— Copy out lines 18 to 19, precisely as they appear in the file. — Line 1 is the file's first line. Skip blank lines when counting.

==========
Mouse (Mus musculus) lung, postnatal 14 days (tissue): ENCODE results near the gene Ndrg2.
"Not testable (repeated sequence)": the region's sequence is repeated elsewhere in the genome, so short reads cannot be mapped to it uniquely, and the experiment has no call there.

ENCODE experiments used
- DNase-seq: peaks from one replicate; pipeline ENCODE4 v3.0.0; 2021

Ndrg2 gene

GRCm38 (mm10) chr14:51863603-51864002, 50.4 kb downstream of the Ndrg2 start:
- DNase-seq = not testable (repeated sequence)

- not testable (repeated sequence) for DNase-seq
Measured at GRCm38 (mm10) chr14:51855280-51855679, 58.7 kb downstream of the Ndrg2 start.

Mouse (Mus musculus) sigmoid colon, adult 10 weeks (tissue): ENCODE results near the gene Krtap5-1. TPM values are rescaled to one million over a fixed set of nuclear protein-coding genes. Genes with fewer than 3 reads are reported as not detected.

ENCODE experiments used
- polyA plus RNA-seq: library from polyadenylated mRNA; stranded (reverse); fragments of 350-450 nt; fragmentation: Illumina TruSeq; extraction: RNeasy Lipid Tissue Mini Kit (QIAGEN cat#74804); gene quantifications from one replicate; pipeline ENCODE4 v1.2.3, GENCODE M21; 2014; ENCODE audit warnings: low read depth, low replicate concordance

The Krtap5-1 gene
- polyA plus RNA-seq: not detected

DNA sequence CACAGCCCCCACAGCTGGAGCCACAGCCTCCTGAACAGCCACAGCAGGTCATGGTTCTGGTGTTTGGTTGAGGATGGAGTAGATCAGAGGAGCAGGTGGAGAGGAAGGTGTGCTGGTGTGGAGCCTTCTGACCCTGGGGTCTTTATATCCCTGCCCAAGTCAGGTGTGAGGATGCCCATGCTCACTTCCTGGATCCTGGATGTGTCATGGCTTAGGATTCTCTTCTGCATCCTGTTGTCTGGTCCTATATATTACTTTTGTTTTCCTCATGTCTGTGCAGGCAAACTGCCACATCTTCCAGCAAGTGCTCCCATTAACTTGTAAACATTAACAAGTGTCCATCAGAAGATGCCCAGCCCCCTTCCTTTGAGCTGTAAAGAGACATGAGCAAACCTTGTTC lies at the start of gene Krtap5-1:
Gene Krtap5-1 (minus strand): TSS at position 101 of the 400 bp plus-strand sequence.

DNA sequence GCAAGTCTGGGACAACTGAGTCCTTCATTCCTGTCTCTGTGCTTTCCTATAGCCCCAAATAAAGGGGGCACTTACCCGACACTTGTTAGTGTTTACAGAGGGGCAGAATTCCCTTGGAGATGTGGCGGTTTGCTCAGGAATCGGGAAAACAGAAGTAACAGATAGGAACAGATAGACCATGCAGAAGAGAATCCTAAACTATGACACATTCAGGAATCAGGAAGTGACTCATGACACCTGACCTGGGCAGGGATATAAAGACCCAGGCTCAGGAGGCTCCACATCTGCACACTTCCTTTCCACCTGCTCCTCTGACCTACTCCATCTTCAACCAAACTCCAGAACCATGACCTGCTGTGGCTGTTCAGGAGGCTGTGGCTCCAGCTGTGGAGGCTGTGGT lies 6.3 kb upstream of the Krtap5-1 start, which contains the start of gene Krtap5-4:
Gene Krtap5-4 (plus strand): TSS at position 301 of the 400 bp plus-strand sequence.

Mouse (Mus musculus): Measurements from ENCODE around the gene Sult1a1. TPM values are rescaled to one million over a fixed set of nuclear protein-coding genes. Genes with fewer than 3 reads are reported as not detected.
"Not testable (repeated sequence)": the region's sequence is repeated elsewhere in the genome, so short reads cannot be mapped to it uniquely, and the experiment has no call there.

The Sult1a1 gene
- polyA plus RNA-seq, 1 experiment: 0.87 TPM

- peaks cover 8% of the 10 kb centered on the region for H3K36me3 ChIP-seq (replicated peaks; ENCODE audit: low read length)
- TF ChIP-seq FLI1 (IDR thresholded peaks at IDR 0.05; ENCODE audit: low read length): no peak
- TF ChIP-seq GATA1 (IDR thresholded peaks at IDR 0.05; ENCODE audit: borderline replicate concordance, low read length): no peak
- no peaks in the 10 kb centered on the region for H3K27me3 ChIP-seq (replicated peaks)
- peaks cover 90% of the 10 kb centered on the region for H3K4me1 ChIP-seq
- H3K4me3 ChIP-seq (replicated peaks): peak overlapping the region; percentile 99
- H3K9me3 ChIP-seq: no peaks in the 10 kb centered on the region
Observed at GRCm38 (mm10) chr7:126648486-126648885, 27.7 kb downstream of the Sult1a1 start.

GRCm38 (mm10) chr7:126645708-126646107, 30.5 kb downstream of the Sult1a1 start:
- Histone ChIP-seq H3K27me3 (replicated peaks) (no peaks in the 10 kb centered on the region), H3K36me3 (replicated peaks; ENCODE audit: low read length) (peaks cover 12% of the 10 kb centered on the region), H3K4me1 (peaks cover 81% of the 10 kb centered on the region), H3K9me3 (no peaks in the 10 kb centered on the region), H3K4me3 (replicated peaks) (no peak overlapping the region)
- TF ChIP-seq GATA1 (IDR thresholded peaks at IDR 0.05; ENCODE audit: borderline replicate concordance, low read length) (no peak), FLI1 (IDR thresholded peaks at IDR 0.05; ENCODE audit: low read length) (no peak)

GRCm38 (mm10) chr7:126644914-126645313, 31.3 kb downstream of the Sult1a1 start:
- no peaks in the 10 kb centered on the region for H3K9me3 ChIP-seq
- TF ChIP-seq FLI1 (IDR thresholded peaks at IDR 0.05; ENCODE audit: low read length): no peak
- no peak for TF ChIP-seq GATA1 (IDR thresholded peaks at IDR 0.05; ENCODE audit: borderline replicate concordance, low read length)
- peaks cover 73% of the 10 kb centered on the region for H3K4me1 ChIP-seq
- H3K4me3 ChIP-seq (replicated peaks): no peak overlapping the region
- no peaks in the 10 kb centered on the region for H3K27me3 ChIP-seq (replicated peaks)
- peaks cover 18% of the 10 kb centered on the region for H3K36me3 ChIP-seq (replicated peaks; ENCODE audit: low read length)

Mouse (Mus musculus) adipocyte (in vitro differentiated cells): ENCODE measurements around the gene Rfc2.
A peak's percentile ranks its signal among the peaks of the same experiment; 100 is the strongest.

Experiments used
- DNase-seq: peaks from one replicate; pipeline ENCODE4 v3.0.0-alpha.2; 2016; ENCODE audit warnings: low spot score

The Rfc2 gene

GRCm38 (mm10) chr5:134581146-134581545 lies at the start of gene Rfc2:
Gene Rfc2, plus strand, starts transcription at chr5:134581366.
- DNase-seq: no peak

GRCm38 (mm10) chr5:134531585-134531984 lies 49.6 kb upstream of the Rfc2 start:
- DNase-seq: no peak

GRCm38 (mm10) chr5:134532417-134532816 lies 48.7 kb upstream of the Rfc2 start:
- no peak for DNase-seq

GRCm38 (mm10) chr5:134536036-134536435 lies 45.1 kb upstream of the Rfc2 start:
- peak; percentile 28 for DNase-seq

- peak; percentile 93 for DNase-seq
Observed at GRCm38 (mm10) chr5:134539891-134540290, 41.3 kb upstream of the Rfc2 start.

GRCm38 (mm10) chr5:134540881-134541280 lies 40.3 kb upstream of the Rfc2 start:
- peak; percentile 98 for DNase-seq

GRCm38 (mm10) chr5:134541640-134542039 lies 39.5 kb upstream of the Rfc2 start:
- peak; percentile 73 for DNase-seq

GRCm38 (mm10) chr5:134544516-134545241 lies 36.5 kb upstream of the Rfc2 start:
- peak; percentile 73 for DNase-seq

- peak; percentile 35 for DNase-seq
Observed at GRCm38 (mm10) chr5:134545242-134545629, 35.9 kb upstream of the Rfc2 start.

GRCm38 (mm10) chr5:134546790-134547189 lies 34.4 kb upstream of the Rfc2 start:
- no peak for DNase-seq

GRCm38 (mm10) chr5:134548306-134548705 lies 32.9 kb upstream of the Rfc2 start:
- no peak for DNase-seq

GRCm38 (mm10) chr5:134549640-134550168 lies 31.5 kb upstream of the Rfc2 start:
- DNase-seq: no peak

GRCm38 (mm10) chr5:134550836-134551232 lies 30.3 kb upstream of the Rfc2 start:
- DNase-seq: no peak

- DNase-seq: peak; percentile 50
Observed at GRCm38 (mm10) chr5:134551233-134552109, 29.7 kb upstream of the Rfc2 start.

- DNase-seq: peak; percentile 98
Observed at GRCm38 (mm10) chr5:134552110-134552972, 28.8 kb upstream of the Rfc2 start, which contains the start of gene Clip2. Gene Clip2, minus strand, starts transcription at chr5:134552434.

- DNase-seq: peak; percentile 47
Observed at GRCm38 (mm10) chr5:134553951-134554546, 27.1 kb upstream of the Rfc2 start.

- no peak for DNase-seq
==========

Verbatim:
Gene Krtap5-4 (plus strand): TSS at position 301 of the 400 bp plus-strand sequence.

Mouse (Mus musculus): Measurements from ENCODE around the gene Sult1a1. TPM values are rescaled to one million over a fixed set of nuclear protein-coding genes. Genes with fewer than 3 reads are reported as not detected.